Approximately 29,500 organ transplants were performed in the United States in 2014; just under 6,00 of those were from living donors. Another one million Americans receive donor tissue each year through reconstructive, restorative and cosmetic surgeries. Nevertheless, in December 2015, more than 123,000 individuals were waiting for life-saving organ transplants. Sadly, 22 Americans die every day waiting for a needed organ. To help meet the need for organ and tissue donors, the Ohio legislature has passed several pieces of legislation to increase the dissemination of information about organ and tissue donation, make it easy for Ohioans to become donors and provide workplace incentives for employees who serve as living donors.
Q: What organs and tissues can be donated? A:
Organs that can be donated include the heart, lungs, liver, kidneys, pancreas and small intestine. Tissues that can be donated include skin, bone, ligaments, tendons, fascia, veins, heart valves and corneas. If you wish to donate your entire body, you must contact the medical school of your choice to declare your intent. Restrictions to the organs or tissues you wish to donate can be made online at www.bmv.ohio.gov
or through the brochure available at Ohio Bureau of Motor Vehicles (BMV) offices.
Q: I’m an Ohio resident. How can I register as a donor? A:
Ohio established the Ohio Donor Registry in July 2002. The registry’s database is maintained by the Ohio BMV, and allows only organ, tissue and eye procurement organizations access 24 hours a day, seven days a week. Your registration as a donor is an “advance authorization” for your organs, tissues and/or eyes, if usable, to be recovered upon your death. You can declare your wish to become a donor when receiving your driver’s license or state identification card at the BMV, by registering online at www.bmv.ohio.gov
, or by completing the Donor Registry Enrollment Form available online at www.bmv.ohio.gov
or available in a brochure at BMV offices. In addition to registering your intent, you should discuss your wishes with your family. A minor who is at least 15 1/2 years old may register without parental consent, but a parent can amend or revoke the minor’s decision after the minor’s death.
Q: How might my donated organs or tissues be used? A:
Under Ohio law, an anatomical gift may be used for transplantation, therapy, research or education. All of these possible uses are listed on the Ohio Donor Registry Enrollment Form. If any of these possible uses is objectionable to you, you should you should specify the uses that are acceptable on the online or paper form.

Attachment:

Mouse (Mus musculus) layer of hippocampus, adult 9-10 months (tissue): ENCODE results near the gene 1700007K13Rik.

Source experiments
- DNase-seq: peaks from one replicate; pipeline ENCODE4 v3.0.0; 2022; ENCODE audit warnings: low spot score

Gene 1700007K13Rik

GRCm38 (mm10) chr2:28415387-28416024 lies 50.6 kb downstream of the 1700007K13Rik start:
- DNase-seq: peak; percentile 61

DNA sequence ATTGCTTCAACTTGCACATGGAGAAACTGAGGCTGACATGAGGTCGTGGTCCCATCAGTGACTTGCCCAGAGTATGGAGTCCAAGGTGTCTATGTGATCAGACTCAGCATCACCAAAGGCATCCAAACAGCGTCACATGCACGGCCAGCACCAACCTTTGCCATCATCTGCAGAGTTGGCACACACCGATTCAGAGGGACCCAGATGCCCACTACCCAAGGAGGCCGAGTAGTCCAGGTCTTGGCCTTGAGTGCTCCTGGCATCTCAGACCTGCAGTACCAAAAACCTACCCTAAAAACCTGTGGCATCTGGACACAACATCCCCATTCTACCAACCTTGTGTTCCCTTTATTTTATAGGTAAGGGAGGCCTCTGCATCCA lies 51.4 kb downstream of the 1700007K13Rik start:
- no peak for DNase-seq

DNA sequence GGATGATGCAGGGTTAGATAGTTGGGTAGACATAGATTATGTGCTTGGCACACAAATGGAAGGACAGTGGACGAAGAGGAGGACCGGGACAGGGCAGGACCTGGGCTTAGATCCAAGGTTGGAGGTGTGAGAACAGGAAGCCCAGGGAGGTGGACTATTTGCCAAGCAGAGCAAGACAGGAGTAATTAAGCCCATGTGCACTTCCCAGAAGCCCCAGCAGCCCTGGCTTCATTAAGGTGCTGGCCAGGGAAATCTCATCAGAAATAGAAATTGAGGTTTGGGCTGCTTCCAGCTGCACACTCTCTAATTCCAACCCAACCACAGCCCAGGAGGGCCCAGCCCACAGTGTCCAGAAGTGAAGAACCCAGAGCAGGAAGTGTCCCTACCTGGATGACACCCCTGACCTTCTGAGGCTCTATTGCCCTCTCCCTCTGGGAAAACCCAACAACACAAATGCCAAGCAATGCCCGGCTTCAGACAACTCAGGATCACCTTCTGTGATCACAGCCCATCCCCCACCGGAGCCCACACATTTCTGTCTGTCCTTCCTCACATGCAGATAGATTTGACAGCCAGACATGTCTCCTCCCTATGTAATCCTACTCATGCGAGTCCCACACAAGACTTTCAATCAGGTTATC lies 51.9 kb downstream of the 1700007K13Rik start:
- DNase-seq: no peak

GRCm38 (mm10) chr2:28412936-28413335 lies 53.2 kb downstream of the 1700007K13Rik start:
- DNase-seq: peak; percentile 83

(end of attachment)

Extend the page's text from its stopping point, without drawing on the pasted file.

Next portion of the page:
Q: How are life-saving organs allocated? A:
The United Network for Organ Sharing (UNOS) maintains a national, computerized list of more than 123,000 patients awaiting kidney, heart, lung, liver, intestine, small bowel and pancreas transplants. Donors are matched against the list of transplant candidates before an organ is offered for transplantation. Specific information about a donor is entered into the UNOS computer by an organ procurement organization. The computer first rules out potential recipients who are not compatible for blood type and body size. The computer then calculates a rank order for each remaining patient on the list. A patient's priority point score is determined by a number of variables including medical urgency, time waiting, and the degree of match with the donor. The UNOS computer does not consider race, income, or social status when determining potential recipients. The offer for the available organ is then made by the organ procurement organization to the identified patient’s transplant center.
Q: How does Ohio legislation increase the dissemination of information about donation? A:
House Bill 407, passed in July 2002, requires students who attend driver’s education courses in public schools or private enterprises to receive education about organ, tissue and eye donation.
Q: How does legislation encourage employees to become donors?A:
Through the Ohio Donor Leave Act (House Bill 326), effective February 2002, any state employee can receive up to 30 days of paid leave to serve as a living organ donor and up to seven days of paid leave to serve as a bone marrow donor. This law also requires information about liver, kidney and bone marrow donation leave benefits to be provided periodically to state employees. In addition, this Act encourages political subdivisions and private employers to grant similar paid leave to their employees.
House Bill 119, enacted in 2007, allows any Ohioan who is a living kidney, liver, pancreas, intestine, lung or bone marrow donor to take a one-time state tax deduction of up to $10,000 for qualified expenses associated with the donation, and not covered by recipient’s insurance. Expenses can include travel expenses, lodging expenses and lost wages.
Also, programs have been developed to help corporations raise awareness among employees about organ and tissue donation. Your local organ procurement organization (OPO) has free materials for use in the workplace. For more information, contact your local OPO through www.donatelifeohio.org
This “Law You Can Use” column was provided by the Ohio State Bar Association (OSBA). It was prepared by the Ohio State Bar Association, reviewed by Sen. Bill Seitz, and updated by Marilyn Pongonis, director of communications for Lifeline of Ohio.